Psychology major Erica Tronetti ’20 discovered the topic of her project after meeting with Professor of Psychology Michael Crabtree, Ph.D. and Steve Roman, chief planning officer at Greenbrier Treatment Center, and discussing government funding issues for therapy-based treatment. Research for her project, “Opioid Addiction Treatment: The Effectiveness of Medically Assisted Treatment Compared to Other Types of Therapy,” involved interviewing program directors from treatment facilities around Washington County about their program’s success and average retention rates.
“I loved how I was able to pick a topic that I was passionate about, and my advisors shared in my enthusiasm by offering resources and providing feedback,” said Tronetti. “The honors process is definitely a lot of work, but it was enjoyable because I loved my research.”
Sara Maute ’20 started chemistry lab work with Associate Professor of Chemistry Deborah Polvani, Ph.D., in August 2019, learning a new instrument and developing good technique that yielded successful results by December 2019 with a few more months of study into 2020. Though her scheduled poster presentation at a national chemistry conference was canceled, Maute had enough lab work completed to participate in the virtual poster session and successfully present her project.
Jordan Thomas ’20, a French and history major, completed a year of research on the past and present racial relations in France and its former colonies with a focus on mixed-race individuals in Algeria and France. Thomas, who was advised by Visiting Assistant Professor of European History Leah Goldman, Ph.D., finished a large part of his thesis before spring break, and during the stay-at-home order, he balanced the remaining work on his project with his coursework and his job, helping to fund his education.
“Writing my honors thesis was the most enriching experience that I had at W&J because it was the culmination of what I had learned from being both a French and History major. This project gave me vital skills in planning, prep, and writing larger projects that I will carry on with me as I start graduate school,” Thomas said.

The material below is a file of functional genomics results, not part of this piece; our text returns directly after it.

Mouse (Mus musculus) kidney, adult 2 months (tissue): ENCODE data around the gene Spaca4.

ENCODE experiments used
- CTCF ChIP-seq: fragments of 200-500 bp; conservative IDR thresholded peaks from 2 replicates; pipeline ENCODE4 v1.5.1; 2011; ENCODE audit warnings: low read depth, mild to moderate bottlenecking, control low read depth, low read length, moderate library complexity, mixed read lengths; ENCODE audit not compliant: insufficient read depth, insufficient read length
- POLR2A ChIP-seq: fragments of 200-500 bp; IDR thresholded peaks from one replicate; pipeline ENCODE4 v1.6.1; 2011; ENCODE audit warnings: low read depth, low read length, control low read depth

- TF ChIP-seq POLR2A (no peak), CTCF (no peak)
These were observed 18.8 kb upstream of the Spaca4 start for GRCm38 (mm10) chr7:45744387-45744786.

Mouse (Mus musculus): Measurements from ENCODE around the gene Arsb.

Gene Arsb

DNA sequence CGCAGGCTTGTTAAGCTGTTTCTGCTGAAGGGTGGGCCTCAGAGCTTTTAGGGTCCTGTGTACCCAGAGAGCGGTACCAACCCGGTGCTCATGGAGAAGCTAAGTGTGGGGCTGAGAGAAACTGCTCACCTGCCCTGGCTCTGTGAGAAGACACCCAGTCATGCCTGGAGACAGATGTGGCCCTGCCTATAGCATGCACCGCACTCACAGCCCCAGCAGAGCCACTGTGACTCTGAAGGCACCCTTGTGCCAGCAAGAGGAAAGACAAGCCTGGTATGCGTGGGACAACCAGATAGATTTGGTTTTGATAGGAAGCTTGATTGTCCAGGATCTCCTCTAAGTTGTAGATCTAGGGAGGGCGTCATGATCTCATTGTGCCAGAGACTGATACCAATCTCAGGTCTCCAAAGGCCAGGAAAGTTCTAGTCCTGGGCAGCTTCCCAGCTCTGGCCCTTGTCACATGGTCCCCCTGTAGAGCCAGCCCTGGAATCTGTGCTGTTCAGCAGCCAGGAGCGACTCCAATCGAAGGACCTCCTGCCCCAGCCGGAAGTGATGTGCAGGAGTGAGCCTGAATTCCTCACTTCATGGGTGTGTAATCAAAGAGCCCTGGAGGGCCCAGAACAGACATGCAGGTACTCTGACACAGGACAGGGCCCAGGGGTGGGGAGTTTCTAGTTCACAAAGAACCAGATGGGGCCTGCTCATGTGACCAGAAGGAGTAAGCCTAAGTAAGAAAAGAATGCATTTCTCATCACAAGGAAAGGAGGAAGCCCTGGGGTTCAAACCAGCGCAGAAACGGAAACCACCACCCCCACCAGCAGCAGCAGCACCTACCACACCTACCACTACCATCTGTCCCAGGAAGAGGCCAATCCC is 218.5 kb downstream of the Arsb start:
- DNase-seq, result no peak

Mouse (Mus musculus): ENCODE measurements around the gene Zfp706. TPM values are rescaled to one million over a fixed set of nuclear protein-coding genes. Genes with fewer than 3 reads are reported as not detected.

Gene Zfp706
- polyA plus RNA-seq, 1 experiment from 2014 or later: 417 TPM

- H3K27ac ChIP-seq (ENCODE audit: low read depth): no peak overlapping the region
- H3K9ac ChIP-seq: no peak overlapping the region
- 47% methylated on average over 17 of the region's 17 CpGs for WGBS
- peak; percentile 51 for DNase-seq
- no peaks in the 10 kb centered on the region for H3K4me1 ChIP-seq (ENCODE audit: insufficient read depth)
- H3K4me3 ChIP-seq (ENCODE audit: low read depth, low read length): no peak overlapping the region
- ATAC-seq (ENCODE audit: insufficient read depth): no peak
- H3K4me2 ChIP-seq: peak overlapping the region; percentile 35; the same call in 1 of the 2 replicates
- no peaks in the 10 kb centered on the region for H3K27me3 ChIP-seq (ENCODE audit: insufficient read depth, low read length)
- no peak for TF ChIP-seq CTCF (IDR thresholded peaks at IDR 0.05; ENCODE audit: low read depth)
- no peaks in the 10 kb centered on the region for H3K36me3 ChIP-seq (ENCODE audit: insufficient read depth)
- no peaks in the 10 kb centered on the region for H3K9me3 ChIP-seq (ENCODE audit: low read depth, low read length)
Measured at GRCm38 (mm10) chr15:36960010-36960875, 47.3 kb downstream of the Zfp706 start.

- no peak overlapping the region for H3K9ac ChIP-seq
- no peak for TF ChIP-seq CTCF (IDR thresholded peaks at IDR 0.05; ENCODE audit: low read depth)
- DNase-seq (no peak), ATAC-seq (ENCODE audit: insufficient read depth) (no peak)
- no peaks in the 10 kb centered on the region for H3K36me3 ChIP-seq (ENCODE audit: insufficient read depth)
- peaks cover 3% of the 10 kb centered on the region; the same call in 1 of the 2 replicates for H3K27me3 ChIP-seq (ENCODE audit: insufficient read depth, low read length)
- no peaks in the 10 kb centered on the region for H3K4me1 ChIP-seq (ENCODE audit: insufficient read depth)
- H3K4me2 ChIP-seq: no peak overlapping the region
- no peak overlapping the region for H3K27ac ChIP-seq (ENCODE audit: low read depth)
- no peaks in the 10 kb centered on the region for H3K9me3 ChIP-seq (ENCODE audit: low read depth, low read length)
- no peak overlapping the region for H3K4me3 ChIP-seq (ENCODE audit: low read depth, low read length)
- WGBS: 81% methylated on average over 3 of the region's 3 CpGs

Biochemistry major Benjamin Freedman ’20 got an even earlier start, basing his project on research he conducted on the roles of cancer-associated fibroblast (CAF) cells in prostate cancer during two undergraduate research summer internships in the Department of Surgery at NorthShore University HealthSystem, in Evanston, Ill.
“The immense amount of support that I received from the W&J community was one of reasons for my success both during this project and throughout my undergraduate career at W&J,” said Freedman, son of Neil ’88 and Marijo Freedman ’88.
“Honors, in a normal year, is very rare. In 2019, only four students graduated with Honors,” said Professor of Biology Candy DeBerry, Ph.D., Freedman’s faculty advisor. “To complete Honors this year, in the midst of the SARS-CoV-2 pandemic and via emergency remote instruction, is truly extraordinary.”
“At W&J I have found that your education is whatever you make of it, and that’s what’s so valuable about the honors process,” said Drabish.
2020 W&J Honors Graduates
- Maxwell Box ’20, Psychology: “Predicting Counterproductive Work Behavior: Exploration of an Alternative Personality Inventory”
- Alec C. Drabish ’20, Psychology: “Victim and Observer Perceptions and Misperceptions of Organizational Justice”
- Benjamin Freedman ’20, Biochemistry: “Examination of Fibroblast-Derived Components Within the Stromal Environment in Human Prostate Cancer”
- Sara Alison Maute ’20, Chemistry: “Solid-State Synthesis of Coordination Compounds”
- Collin McClaine ’20, Economics and Computing and Information Studies: “The Economic Impact of Publicly Announced Security Breaches”
- Rianna Maree Seighman ’20, Psychology: “Stress and Trauma in the Correctional Environment: Identifying the Impact on Inmates and Staff”
- Laurel Sipe ’20, Economics: “Entrepreneurial Metropolitans & the Socioeconomic Factors that Drive Them”
- Jordan Thomas ’20, History: “Le Métissage Past and Present: France’s Construction of Racial Hierarchy and the Marginalization of the Franco-Algerian Métis Community”
- Erica Tronetti ’20, Psychology: “Opioid Addiction Treatment: The Effectiveness of Medically Assisted Treatment Compared to Other Types of Therapy”